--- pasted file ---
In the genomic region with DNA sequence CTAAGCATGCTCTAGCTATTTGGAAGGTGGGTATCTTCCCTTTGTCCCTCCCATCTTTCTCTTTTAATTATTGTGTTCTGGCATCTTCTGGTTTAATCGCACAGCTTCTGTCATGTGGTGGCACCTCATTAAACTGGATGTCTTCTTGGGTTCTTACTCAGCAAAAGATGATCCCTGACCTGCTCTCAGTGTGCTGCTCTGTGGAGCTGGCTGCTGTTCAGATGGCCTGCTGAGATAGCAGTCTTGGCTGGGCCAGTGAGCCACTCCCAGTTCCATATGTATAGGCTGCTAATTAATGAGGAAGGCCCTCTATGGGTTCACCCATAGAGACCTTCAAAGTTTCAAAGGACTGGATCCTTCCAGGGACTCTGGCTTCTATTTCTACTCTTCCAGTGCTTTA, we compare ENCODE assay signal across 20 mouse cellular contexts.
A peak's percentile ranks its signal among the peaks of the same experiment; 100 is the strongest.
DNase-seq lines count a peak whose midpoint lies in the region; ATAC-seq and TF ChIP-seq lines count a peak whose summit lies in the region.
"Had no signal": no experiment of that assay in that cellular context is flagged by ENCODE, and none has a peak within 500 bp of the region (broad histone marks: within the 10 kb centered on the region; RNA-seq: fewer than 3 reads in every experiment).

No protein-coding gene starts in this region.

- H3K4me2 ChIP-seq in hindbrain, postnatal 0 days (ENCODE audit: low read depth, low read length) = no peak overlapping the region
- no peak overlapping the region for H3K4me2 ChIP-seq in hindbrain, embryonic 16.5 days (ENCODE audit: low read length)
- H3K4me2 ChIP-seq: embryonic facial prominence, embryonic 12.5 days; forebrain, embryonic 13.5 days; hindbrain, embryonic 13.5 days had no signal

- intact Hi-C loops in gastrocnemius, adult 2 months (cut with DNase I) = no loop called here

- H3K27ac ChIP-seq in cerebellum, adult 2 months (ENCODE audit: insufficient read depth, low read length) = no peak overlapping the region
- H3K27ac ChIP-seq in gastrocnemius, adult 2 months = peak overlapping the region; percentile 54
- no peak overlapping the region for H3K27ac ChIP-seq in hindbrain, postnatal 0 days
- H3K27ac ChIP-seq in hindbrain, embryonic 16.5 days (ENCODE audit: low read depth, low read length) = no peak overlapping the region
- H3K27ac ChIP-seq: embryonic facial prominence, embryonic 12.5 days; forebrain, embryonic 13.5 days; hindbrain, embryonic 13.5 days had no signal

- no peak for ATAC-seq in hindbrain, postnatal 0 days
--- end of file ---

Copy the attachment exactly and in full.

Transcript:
In the genomic region with DNA sequence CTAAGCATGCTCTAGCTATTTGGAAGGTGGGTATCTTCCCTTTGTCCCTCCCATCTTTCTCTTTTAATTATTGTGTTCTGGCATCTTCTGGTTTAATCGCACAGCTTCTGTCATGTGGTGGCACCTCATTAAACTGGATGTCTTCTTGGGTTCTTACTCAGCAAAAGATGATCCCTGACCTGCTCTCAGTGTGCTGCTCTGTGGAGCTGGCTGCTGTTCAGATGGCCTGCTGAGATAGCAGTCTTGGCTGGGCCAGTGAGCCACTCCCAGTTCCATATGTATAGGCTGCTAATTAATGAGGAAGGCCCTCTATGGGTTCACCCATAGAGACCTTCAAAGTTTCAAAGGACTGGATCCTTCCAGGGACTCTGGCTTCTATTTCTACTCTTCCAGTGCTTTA, we compare ENCODE assay signal across 20 mouse cellular contexts.
A peak's percentile ranks its signal among the peaks of the same experiment; 100 is the strongest.
DNase-seq lines count a peak whose midpoint lies in the region; ATAC-seq and TF ChIP-seq lines count a peak whose summit lies in the region.
"Had no signal": no experiment of that assay in that cellular context is flagged by ENCODE, and none has a peak within 500 bp of the region (broad histone marks: within the 10 kb centered on the region; RNA-seq: fewer than 3 reads in every experiment).

No protein-coding gene starts in this region.

- H3K4me2 ChIP-seq in hindbrain, postnatal 0 days (ENCODE audit: low read depth, low read length) = no peak overlapping the region
- no peak overlapping the region for H3K4me2 ChIP-seq in hindbrain, embryonic 16.5 days (ENCODE audit: low read length)
- H3K4me2 ChIP-seq: embryonic facial prominence, embryonic 12.5 days; forebrain, embryonic 13.5 days; hindbrain, embryonic 13.5 days had no signal

- intact Hi-C loops in gastrocnemius, adult 2 months (cut with DNase I) = no loop called here

- H3K27ac ChIP-seq in cerebellum, adult 2 months (ENCODE audit: insufficient read depth, low read length) = no peak overlapping the region
- H3K27ac ChIP-seq in gastrocnemius, adult 2 months = peak overlapping the region; percentile 54
- no peak overlapping the region for H3K27ac ChIP-seq in hindbrain, postnatal 0 days
- H3K27ac ChIP-seq in hindbrain, embryonic 16.5 days (ENCODE audit: low read depth, low read length) = no peak overlapping the region
- H3K27ac ChIP-seq: embryonic facial prominence, embryonic 12.5 days; forebrain, embryonic 13.5 days; hindbrain, embryonic 13.5 days had no signal

- no peak for ATAC-seq in hindbrain, postnatal 0 days